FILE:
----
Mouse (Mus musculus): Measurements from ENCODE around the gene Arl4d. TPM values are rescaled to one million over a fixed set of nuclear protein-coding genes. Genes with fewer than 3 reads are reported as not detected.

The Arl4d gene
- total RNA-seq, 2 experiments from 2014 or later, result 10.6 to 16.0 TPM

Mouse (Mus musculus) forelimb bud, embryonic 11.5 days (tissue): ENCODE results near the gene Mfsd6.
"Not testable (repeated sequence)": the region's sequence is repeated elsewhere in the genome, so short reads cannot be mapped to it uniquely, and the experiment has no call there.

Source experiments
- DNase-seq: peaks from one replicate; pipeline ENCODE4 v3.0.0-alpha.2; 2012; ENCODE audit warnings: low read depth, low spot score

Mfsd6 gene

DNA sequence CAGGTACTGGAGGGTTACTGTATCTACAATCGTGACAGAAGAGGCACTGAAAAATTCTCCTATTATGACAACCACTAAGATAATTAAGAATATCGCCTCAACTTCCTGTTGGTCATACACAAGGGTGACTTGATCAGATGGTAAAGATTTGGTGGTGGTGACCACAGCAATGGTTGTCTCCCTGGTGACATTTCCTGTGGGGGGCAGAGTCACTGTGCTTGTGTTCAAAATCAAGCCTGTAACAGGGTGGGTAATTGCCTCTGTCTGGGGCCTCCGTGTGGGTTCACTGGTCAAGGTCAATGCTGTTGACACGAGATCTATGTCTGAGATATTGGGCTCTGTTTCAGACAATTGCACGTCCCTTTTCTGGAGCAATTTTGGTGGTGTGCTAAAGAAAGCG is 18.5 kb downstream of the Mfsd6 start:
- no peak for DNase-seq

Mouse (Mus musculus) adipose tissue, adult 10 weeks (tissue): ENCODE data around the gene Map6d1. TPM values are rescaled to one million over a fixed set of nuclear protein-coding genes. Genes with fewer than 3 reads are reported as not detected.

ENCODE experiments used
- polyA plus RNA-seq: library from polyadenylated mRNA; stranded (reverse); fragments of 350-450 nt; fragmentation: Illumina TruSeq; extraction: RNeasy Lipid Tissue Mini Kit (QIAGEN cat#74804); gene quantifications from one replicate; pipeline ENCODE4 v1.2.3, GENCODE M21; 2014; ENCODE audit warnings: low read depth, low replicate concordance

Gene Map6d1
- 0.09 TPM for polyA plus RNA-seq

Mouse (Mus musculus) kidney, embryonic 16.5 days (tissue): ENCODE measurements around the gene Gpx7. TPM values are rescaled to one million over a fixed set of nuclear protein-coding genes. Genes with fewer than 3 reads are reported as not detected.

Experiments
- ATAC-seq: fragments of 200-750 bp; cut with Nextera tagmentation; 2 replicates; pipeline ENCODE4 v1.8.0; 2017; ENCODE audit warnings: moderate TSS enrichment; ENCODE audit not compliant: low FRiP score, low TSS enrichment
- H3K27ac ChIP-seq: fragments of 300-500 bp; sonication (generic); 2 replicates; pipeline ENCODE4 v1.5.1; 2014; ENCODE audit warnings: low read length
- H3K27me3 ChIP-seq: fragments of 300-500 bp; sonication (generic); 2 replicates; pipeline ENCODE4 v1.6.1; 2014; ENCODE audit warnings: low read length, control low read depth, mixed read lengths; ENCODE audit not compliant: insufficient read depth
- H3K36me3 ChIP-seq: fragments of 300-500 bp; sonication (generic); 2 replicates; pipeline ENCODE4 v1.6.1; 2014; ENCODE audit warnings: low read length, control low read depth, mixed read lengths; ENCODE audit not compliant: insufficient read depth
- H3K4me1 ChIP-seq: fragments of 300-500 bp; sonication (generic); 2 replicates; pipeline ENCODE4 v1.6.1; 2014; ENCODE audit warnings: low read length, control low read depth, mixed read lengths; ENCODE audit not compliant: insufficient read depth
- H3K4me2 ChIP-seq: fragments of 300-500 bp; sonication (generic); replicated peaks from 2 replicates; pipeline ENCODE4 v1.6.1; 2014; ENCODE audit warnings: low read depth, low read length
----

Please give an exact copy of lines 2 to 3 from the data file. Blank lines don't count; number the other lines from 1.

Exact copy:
The Arl4d gene
- total RNA-seq, 2 experiments from 2014 or later, result 10.6 to 16.0 TPM